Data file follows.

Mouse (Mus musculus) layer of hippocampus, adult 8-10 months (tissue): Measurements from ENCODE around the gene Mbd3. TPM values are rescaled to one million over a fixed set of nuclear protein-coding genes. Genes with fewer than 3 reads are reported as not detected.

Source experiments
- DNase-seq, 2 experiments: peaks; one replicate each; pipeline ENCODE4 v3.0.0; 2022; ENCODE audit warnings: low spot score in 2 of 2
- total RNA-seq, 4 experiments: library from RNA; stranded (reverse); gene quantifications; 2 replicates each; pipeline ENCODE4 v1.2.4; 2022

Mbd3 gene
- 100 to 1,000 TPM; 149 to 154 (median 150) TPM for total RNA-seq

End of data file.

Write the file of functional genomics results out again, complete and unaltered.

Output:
Mouse (Mus musculus) layer of hippocampus, adult 8-10 months (tissue): Measurements from ENCODE around the gene Mbd3. TPM values are rescaled to one million over a fixed set of nuclear protein-coding genes. Genes with fewer than 3 reads are reported as not detected.

Source experiments
- DNase-seq, 2 experiments: peaks; one replicate each; pipeline ENCODE4 v3.0.0; 2022; ENCODE audit warnings: low spot score in 2 of 2
- total RNA-seq, 4 experiments: library from RNA; stranded (reverse); gene quantifications; 2 replicates each; pipeline ENCODE4 v1.2.4; 2022

Mbd3 gene
- 100 to 1,000 TPM; 149 to 154 (median 150) TPM for total RNA-seq